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Grief Out Loud

Remember the last time you tried to talk about grief and suddenly everyone left the room? Grief Out Loud is opening up this often avoided conversation because grief is hard enough without having to go through it alone. We bring you a mix of personal stories, tips for supporting children, teens, and yourself, and interviews with bereavement professionals. Platitude and cliché-free, we promise! Grief Out Loud is hosted by Jana DeCristofaro and produced by The Dougy Center for Grieving Children & Families in Portland, Oregon. www.dougy.org
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Now displaying: April, 2015

Remember the last time you tried to talk about grief and suddenly everyone left the room? Grief Out Loud is opening up this often avoided conversation because grief is hard enough without having to go through it alone. We bring you a mix of personal stories, tips for supporting children, teens, and yourself, and interviews with bereavement professionals. Platitude and cliché-free, we promise! Grief Out Loud is hosted by Jana DeCristofaro and produced by The Dougy Center for Grieving Children & Families in Portland, Oregon.

Apr 17, 2015

After a death, it’s not unusual for children to have an increased sense of fear and anxiety. (It’s not unusual in adults, either.) When bad or sad things happen, it’s natural to be afraid more bad things will happen. The questions and concerns are normal: How will we live without the person who died? Who will take care of me?  Will someone else die? Where do people go after they die?  Will I die too?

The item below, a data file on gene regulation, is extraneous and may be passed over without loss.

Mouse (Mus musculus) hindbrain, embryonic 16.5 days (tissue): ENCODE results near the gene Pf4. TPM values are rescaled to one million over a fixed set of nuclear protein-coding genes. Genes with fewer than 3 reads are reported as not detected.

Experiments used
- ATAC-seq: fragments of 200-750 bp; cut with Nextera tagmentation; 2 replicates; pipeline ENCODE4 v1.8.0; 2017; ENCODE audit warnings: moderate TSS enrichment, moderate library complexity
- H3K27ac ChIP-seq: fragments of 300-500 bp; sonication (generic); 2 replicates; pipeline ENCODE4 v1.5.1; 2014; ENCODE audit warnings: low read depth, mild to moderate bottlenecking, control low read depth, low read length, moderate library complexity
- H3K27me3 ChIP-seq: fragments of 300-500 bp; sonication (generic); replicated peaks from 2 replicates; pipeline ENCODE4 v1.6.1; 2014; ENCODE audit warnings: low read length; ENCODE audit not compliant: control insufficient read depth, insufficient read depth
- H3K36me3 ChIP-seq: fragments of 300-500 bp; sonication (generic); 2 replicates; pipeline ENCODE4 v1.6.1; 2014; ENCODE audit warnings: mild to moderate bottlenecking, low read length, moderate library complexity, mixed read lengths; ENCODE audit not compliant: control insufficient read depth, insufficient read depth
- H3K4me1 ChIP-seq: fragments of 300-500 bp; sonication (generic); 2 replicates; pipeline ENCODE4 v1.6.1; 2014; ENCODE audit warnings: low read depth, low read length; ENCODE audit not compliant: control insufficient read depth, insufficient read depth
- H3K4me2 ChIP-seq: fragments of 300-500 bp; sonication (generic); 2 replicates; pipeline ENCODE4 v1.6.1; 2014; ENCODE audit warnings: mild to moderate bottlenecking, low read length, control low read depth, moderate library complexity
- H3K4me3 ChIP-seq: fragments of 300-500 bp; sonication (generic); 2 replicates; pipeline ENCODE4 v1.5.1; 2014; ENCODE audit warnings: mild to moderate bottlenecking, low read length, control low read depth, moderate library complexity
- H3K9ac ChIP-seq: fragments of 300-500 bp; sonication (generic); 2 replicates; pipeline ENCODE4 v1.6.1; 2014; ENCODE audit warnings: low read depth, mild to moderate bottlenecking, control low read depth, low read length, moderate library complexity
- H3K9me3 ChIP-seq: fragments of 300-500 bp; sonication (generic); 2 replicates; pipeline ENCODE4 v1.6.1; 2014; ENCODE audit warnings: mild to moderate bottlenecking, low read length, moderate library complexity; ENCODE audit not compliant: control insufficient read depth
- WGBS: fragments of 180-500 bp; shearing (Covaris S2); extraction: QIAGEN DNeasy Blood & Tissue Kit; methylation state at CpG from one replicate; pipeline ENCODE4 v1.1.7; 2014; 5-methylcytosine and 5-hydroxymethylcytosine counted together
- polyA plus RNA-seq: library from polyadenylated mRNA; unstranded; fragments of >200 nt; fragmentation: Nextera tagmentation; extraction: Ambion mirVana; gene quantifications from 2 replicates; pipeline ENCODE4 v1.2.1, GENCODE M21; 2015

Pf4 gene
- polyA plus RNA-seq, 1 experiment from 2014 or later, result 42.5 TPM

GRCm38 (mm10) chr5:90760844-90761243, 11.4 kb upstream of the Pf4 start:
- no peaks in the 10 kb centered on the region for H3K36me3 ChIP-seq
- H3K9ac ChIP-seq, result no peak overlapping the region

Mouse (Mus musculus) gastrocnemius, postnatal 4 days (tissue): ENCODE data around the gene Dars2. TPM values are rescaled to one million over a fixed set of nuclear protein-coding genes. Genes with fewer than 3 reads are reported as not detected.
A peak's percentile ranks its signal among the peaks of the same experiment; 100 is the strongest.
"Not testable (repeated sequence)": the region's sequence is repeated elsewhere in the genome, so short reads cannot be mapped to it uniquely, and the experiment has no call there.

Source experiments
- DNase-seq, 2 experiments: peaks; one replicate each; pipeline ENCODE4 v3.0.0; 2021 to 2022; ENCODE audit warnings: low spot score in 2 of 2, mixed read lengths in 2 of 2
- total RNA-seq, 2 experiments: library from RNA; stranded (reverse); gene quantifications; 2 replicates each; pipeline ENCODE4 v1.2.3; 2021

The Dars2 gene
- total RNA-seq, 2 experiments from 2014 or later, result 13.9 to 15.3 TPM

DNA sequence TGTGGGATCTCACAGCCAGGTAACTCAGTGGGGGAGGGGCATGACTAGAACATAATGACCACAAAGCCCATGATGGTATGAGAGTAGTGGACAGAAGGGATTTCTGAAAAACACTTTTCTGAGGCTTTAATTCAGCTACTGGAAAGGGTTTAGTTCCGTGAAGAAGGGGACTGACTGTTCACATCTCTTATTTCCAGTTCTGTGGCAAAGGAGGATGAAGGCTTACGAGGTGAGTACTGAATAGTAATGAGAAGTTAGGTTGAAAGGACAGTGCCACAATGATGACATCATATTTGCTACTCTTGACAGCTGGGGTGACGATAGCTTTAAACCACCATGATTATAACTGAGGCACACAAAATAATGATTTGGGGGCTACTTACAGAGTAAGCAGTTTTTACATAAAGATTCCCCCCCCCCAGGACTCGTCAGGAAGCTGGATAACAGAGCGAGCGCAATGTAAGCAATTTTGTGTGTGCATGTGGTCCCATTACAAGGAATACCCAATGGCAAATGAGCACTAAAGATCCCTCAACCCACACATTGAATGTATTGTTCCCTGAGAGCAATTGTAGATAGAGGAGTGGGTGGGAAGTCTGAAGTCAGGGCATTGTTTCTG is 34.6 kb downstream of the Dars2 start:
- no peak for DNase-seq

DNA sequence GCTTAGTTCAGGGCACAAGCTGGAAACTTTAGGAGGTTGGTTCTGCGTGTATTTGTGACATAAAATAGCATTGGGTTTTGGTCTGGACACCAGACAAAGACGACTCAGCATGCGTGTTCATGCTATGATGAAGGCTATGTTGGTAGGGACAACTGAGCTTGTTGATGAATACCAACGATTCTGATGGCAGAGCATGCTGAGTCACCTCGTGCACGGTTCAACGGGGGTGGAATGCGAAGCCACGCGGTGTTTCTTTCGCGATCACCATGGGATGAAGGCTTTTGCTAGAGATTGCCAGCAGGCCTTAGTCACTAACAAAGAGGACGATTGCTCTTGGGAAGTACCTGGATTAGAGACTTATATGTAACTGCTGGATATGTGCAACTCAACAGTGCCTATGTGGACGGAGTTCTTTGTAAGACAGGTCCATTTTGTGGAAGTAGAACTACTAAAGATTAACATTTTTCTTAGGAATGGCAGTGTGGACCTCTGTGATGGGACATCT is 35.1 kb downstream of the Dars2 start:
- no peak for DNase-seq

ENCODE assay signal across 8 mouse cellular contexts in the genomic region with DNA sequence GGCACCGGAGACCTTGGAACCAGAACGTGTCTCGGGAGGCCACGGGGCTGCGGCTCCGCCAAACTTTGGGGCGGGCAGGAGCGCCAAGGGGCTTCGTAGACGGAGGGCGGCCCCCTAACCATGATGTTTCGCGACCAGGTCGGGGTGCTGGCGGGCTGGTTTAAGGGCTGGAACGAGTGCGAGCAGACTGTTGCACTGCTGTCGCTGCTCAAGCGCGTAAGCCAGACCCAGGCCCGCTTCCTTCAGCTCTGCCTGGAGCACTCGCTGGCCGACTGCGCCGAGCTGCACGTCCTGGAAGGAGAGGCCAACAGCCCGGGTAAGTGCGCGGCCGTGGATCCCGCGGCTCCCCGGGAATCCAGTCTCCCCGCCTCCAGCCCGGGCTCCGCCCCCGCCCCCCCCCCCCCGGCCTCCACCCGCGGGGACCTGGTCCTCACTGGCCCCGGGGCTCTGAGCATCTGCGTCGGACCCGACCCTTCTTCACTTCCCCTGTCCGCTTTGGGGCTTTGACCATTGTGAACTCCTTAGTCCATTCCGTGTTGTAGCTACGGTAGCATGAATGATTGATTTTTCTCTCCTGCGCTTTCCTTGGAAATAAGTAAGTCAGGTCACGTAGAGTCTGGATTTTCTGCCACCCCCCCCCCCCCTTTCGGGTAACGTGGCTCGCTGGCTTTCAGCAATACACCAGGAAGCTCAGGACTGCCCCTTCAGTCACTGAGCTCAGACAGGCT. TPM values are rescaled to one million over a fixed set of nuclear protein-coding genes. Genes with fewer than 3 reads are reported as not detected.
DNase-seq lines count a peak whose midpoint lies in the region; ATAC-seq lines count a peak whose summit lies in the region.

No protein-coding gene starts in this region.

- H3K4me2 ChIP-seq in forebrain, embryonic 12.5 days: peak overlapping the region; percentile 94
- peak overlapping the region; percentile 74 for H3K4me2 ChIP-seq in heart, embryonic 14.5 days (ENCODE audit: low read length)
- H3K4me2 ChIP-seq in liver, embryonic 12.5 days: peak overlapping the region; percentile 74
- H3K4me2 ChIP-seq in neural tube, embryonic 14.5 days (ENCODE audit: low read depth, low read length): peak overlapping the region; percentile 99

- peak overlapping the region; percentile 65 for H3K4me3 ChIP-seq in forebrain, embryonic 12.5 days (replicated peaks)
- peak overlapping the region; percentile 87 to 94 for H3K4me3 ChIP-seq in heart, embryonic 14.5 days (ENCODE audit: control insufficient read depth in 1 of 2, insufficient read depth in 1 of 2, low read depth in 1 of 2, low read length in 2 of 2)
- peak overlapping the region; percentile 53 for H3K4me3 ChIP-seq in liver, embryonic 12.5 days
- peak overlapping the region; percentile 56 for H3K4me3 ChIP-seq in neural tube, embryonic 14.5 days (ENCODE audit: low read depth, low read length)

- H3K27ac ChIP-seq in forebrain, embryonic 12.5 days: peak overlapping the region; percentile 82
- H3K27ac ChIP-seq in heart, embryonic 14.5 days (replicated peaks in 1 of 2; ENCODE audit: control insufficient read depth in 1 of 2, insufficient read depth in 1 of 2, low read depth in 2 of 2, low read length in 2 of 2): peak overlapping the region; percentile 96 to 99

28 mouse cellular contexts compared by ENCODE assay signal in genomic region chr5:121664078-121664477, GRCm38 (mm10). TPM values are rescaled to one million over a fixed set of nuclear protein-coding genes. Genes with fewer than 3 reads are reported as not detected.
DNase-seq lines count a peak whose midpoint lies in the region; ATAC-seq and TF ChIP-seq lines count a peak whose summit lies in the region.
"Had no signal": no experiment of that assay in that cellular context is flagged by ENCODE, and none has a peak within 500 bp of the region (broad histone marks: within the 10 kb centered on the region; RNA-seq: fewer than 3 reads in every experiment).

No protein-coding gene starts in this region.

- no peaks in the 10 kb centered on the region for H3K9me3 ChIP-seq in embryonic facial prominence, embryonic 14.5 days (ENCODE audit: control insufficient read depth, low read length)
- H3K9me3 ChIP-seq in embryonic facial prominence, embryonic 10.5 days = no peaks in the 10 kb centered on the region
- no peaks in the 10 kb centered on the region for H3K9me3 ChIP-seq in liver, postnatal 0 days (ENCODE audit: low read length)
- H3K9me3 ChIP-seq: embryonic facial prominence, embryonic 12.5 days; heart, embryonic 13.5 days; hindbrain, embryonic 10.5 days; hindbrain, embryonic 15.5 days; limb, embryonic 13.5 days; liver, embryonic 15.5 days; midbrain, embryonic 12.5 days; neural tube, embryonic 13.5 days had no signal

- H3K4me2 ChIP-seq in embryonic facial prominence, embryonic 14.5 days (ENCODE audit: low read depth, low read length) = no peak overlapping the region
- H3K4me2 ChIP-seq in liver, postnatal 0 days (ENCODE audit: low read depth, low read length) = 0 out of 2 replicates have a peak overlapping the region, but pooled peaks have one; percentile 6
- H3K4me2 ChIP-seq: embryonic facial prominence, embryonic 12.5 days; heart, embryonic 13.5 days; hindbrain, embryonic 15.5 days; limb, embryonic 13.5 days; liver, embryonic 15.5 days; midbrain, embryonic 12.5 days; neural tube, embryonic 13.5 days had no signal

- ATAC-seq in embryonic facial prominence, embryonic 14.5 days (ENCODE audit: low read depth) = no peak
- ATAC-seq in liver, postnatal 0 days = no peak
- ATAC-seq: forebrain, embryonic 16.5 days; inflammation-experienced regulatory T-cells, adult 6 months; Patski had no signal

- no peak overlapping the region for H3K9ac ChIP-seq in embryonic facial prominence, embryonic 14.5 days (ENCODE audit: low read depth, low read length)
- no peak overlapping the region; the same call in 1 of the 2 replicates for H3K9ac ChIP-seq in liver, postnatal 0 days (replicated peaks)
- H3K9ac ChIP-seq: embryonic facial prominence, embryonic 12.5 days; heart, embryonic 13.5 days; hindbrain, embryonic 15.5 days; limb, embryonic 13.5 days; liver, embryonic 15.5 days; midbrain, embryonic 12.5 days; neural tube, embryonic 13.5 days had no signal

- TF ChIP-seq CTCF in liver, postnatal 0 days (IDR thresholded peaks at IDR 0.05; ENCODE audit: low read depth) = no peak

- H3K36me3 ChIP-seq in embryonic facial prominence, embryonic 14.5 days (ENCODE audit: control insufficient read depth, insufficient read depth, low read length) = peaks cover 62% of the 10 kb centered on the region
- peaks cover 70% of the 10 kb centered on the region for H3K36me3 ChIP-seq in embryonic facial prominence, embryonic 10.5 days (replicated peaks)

There's PDF tip sheet included with the podcast. The tipsheet can also be found here: http://www.dougy.org/docs/TDC_Fears_Tip_Sheet_10_14.pdf

Apr 3, 2015

Losing and finding yourself in grief.

Brendon and Jana delve into the many layers of loss that we grapple with when someone dies and how that loss can change us. When we grieve, we miss the person and who they were in our lives. We miss who we were with them. Often we miss who we were in general before the death. As we think towards the future, we grieve for the events and occasions that we won’t share with the person.

Over time, people in grief may start to see themselves differently. What they value, prioritize, and want in life can change radically.

These changes occur on many levels:

  • Spiritual shifts
  • Difficulty remembering/accomplishing small tasks.
  • Want to be social/difficult to be around people
  • More compassionate/less able to tolerate everyday drama
  • Put more time and energy into relationships
  • Less concerned with work and material success/more immersed in work
  • Can’t seem to exercise/exercise all the time – need it
  • Increased interest in movies/books/songs about grief – vs. can’t tolerate them at all

As you sort through what is different, it can be helpful sit with a series of questions:

  • How do you see yourself now?
  • How do you see the world?
  • Which of these changes do you value?
  • What strengths have you discovered?
  • Where are the places in your life that you need additional support?
  • What parts of yourself do you miss and want to re-cultivate?

Here is a related article on The Dougy Center web site.

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